New Paper Argues Family Planning is Foundation of Women's Health and Economic Security

Roosevelt Institute Senior Fellow Ellen Chesler and Fellow Andrea Flynn highlight the importance of the Affordable Care Act's contraceptive mandate.

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Giving women access to free family planning enables them to complete their education, secure employment, and support themselves and their families financially.

New York, NY (PRWEB) March 31, 2014

Reflecting on the War on Poverty as it entered its fiftieth year, Sen. Marco Rubio declared in January that “the greatest tool to lift children and families from poverty” is not government intervention, but marriage. Roosevelt Institute Senior Fellow Ellen Chesler and Fellow Andrea Flynn argue that there’s a better solution in their new white paper, “Breaking the Cycle of Poverty: Expanding Access to Family Planning.” In it, they argue that contraception should be understood as a fundamental right of American women and examine why family planning services are an essential component of poverty reduction programs, and one that is far more effective than promoting marriage.

Chesler and Flynn argue that unless women in poverty have the agency to make well-informed reproductive health decisions, other anti-poverty interventions will be ineffective. They underscore the Affordable Care Act’s historic commitment to women’s health and highlight the critical importance of the law’s contraceptive mandate, currently being challenged in the Supreme Court.

“Family planning was once a bipartisan issue,” says Chesler, “and the programs that conservatives have taken up in its place, like abstinence-until-marriage sexual education, have been discredited and have failed women and their families, whose health economic well-being would be better served by robust family planning information, care and services.”

Flynn, who wrote about the important relationship between Title X – the federal family planning program – and the ACA in a Roosevelt Institute white paper released in October 2013, considers expanding publically funded family planning an essential in meeting the needs of low-income women. “Giving women access to free family planning enables them to complete their education, secure employment, and support themselves and their families financially.”

There are strong links between poverty and reproductive health, including higher rates of unintended pregnancy and sexually transmitted diseases, as well as complications and worse outcomes for pregnant women and their infants. Increased access to family planning services through the ACA, Title X, Medicaid, and other safety net programs is critical in enabling all women to improve their, and their families’ – health and economic security.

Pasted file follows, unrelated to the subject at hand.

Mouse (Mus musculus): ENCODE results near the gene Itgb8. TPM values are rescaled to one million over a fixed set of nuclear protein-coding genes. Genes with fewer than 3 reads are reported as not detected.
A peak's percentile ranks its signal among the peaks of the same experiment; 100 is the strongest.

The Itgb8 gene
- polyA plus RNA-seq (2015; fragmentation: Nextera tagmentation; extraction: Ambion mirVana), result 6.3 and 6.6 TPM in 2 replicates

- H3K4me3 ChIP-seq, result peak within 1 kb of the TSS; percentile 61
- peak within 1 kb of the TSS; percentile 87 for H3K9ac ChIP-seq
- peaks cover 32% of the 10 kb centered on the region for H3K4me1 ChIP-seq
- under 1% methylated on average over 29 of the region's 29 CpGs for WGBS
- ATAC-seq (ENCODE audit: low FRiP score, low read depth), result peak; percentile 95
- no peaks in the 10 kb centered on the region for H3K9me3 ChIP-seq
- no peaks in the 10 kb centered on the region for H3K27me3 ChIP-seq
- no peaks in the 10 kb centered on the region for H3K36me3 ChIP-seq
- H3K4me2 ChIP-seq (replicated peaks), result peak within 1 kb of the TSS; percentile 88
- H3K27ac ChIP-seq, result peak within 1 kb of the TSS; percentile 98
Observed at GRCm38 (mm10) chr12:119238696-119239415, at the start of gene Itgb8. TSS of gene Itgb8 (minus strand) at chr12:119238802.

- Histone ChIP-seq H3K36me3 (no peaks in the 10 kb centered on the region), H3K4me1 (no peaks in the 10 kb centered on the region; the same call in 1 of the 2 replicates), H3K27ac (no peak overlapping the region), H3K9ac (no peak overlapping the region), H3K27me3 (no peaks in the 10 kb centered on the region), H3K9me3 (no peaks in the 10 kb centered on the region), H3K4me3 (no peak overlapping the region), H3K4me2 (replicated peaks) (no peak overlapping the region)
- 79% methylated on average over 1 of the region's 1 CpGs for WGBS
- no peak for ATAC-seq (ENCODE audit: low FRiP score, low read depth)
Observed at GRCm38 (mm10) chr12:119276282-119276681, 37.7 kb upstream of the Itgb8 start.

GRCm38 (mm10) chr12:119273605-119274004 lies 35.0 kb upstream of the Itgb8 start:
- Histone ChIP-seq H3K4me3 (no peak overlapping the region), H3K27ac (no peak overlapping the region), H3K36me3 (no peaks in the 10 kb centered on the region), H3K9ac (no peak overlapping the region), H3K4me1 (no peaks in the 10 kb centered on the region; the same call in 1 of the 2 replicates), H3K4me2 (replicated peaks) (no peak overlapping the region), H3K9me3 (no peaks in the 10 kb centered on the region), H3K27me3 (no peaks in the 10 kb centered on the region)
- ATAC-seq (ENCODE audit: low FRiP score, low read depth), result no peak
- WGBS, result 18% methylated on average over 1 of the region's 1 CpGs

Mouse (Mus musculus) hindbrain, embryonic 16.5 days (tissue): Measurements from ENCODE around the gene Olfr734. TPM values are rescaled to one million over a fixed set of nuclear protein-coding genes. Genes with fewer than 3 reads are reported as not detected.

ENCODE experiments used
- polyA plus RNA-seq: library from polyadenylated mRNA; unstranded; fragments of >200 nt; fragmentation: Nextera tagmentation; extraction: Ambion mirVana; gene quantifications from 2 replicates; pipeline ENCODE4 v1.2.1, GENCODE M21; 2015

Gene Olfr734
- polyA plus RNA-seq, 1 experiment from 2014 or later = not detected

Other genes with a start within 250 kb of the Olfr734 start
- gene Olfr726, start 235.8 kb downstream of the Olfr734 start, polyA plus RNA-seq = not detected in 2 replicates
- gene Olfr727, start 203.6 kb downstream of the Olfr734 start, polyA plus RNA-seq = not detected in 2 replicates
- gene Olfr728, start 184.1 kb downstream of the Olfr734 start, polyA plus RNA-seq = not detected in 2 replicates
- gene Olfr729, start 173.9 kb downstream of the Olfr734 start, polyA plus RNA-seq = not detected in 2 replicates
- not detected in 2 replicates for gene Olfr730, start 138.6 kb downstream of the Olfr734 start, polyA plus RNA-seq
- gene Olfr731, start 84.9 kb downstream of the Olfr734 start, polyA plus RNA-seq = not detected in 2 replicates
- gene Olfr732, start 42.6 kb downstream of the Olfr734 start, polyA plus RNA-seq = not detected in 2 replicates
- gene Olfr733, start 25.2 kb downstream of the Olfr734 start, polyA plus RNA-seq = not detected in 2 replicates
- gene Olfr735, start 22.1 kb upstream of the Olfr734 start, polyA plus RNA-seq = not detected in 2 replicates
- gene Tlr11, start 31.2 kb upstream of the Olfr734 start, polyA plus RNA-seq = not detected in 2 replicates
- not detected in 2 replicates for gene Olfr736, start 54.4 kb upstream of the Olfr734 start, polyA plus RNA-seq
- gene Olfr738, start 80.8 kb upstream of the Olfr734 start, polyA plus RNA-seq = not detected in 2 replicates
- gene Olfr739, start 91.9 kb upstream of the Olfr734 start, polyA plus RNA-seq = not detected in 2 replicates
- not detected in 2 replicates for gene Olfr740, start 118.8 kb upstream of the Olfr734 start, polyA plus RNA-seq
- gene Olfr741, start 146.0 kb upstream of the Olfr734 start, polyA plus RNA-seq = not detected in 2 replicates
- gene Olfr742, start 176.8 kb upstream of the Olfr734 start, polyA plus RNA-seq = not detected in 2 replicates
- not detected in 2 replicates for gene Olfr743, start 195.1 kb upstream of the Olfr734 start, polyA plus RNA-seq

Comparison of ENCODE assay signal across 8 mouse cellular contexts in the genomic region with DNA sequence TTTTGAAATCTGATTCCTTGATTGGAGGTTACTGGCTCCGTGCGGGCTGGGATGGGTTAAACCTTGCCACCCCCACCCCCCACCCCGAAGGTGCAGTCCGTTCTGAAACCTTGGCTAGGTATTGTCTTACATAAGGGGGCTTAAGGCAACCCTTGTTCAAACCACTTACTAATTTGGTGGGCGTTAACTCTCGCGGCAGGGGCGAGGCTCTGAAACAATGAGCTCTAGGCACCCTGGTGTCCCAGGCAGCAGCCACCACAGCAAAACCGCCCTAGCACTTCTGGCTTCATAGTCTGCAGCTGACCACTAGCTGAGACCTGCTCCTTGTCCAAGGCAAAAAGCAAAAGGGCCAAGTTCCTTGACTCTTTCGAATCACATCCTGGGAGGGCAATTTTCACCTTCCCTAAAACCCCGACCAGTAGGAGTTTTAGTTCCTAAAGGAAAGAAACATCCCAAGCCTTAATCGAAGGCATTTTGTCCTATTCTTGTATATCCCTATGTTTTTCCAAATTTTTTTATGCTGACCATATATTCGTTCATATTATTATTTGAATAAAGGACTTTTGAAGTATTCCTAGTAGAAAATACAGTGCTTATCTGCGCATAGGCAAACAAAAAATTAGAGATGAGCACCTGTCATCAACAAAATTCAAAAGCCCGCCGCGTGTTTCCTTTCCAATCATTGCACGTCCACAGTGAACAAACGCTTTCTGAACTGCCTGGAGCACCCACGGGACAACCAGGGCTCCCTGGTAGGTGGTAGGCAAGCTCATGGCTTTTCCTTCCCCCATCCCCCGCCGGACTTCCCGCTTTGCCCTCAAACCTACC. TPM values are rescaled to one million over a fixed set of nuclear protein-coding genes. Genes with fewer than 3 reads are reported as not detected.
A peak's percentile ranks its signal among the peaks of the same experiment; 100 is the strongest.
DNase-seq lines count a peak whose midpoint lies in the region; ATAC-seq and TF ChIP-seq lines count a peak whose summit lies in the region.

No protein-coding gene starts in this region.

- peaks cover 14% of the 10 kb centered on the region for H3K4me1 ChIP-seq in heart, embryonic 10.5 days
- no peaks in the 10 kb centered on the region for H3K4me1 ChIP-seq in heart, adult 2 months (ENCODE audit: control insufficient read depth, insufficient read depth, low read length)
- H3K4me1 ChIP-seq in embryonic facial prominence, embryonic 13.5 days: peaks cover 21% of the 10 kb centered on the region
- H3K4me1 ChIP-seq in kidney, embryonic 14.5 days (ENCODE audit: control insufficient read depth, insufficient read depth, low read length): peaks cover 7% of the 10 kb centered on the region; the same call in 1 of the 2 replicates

This paper is a publication of the Roosevelt Institute’s Women Rising Initiative. Chesler, the director of the initiative, has more than 30 years of experience in government, philanthropy, and academia and is the author of the critically celebrated Woman of Valor: Margaret Sanger and the Birth Control Movement in America. Her work at the Roosevelt Institute focuses on the history of women’s rights as fundamental human rights. Flynn researches and writes about reproductive health issues in the United States and globally. She has spent the last 10 years in philanthropic and advocacy organizations, academic institutions, and think tanks focusing on the health and human rights issues facing women around the world.

Chesler and Flynn are available for interviews. For more information, please contact Tim Price.

About the Roosevelt Institute

The Roosevelt Institute is an ideas and leadership organization founded in the belief that America should offer opportunity to all. To develop a new social contract for the 21st century, we advance the work of progressive economists and social policy thinkers and support an emerging generation of leaders as they design solutions to the nation’s most pressing issues.

For more information, visit us at rooseveltinstitute.org.

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  • Tim Price
    Roosevelt Institute
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